Last year there seemed to be so many rabbits, we were almost tripping over them every time we went out walking. In fact, one morning, Kitty was with us and there she was walking along (possibly daydreaming), when she suddenly came nose to nose with a grown rabbit. Both took a moment's pause, taken aback, then went on their respective ways.

This we hadn't seen before and it led me to start wondering why.

Recently, I discovered the answer. Tourists!

If they call it tourist season, why can't we shoot 'em?

Yes, it's an ironic twist of fate, but, as usual, man is the author of his own folly. It also shows you, in one small cycle, how everything in nature is connected and why balances must be maintained.

What worries me even more is that man (in his infinite wisdom) may well take to more environmentally damaging *remedies* (like poisons) in order to *cure* the environmental damage he has already done.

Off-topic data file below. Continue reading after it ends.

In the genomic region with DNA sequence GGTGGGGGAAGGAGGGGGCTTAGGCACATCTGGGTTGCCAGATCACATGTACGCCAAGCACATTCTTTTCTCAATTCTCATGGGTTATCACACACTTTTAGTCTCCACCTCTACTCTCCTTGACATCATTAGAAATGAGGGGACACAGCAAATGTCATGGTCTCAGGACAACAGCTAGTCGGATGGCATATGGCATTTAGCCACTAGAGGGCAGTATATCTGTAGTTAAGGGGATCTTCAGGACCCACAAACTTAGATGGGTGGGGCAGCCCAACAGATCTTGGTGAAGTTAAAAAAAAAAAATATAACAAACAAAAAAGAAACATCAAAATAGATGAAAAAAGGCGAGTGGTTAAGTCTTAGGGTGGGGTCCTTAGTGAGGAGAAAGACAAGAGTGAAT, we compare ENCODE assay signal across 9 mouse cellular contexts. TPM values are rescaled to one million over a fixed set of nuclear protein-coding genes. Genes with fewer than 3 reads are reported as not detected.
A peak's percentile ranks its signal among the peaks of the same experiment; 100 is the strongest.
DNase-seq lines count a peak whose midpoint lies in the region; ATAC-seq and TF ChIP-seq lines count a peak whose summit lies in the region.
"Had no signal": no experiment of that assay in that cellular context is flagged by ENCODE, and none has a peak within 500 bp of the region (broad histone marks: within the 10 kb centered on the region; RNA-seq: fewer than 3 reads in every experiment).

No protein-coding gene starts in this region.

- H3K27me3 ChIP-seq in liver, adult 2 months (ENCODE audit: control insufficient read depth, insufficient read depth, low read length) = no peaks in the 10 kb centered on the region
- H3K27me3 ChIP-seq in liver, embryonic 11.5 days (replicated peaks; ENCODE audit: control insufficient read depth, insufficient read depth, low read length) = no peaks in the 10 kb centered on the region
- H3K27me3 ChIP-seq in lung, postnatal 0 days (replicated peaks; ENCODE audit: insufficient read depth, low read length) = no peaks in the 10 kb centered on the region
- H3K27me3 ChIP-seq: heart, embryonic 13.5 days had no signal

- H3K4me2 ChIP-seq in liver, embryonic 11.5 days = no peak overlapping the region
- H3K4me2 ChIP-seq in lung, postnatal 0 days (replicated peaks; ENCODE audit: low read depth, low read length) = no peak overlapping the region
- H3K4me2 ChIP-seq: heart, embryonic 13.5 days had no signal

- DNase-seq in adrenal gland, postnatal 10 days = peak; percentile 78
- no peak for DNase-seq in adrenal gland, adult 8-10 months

It seems that the growing numbers of tourists visiting areas near where birds of prey (buzzards & osprey) nest are disturbing the peace of said birds, so they are not breeding in sufficient numbers to cope with the quantity of rabbits that are their normal prey.

Hence, the rabbits are multiplying at the rate rabbits do, unhindered.

We do frequently see two to three pairs of these birds hovering over the valley. And, as beautiful as they are, they did (in my ignorance) bother me a bit that they may not be able to tell the difference between a wild bunny and one of my pet cats. I am now more apt to accept that as a normal risk and hope that the birds do their job.

(Well, better that than losing them all to a poison incident, not to mention the long-term effects of putting chemicals on the land.)

What really needs to be done is to control tourism more closely and create more nature reserves that they are not permitted to enter, restoring the balance of nature so that the birds can reproduce, catch more rabbits and put money back into farmers' pockets.

These islands rely on tourism for their main economy, but, in many cases, this is not just at the cost of the environment, but creates a "robbing Peter to pay Paul" scenario, where those in tourism prosper at the expense of their kinsmen in local agriculture.